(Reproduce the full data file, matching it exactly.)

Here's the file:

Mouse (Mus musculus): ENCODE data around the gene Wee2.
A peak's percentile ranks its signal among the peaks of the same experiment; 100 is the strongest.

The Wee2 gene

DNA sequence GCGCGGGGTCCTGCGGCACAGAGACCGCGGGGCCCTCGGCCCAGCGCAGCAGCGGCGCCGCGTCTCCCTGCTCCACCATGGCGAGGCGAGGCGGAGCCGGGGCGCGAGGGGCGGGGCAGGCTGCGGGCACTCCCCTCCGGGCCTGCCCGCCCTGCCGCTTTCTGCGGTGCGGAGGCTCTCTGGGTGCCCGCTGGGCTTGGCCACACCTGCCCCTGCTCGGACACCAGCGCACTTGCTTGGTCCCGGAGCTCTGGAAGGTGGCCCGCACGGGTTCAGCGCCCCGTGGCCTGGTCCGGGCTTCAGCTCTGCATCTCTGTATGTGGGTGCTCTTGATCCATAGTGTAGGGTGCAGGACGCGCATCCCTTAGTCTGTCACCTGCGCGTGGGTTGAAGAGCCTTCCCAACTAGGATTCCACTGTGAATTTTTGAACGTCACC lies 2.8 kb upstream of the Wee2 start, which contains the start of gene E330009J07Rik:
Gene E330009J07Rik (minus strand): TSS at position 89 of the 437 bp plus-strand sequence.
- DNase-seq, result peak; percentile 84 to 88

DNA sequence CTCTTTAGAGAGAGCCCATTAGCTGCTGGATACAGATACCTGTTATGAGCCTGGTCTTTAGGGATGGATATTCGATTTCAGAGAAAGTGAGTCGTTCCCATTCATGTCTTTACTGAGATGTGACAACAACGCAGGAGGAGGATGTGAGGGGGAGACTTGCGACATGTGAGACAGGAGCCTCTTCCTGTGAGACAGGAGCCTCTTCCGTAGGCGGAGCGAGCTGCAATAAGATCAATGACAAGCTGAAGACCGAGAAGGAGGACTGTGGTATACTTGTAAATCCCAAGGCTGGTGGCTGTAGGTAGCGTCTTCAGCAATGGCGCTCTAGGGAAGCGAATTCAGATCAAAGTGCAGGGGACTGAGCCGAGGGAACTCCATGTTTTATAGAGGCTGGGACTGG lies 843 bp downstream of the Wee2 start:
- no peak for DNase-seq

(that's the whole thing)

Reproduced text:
Mouse (Mus musculus): ENCODE data around the gene Wee2.
A peak's percentile ranks its signal among the peaks of the same experiment; 100 is the strongest.

The Wee2 gene

DNA sequence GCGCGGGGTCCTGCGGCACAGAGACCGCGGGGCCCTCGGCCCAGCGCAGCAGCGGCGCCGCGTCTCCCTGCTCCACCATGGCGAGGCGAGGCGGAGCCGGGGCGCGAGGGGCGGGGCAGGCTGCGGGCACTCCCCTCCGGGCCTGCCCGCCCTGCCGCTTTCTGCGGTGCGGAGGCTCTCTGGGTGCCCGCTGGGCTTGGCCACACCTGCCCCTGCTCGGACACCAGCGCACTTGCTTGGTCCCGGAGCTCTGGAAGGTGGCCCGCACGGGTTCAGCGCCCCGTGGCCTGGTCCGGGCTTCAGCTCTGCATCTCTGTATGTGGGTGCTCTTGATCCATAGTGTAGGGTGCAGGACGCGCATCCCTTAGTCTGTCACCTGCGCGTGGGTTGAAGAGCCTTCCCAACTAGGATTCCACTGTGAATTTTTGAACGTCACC lies 2.8 kb upstream of the Wee2 start, which contains the start of gene E330009J07Rik:
Gene E330009J07Rik (minus strand): TSS at position 89 of the 437 bp plus-strand sequence.
- DNase-seq, result peak; percentile 84 to 88

DNA sequence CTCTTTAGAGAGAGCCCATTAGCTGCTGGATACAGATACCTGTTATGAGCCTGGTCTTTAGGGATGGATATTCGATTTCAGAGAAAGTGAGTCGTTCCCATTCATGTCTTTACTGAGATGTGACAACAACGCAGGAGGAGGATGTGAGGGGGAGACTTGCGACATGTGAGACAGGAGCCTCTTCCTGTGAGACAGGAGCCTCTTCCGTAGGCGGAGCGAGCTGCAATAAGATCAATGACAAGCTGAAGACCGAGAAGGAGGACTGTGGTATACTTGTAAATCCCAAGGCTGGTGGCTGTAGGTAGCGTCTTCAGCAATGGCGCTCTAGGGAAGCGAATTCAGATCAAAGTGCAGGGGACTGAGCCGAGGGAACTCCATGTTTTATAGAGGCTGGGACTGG lies 843 bp downstream of the Wee2 start:
- no peak for DNase-seq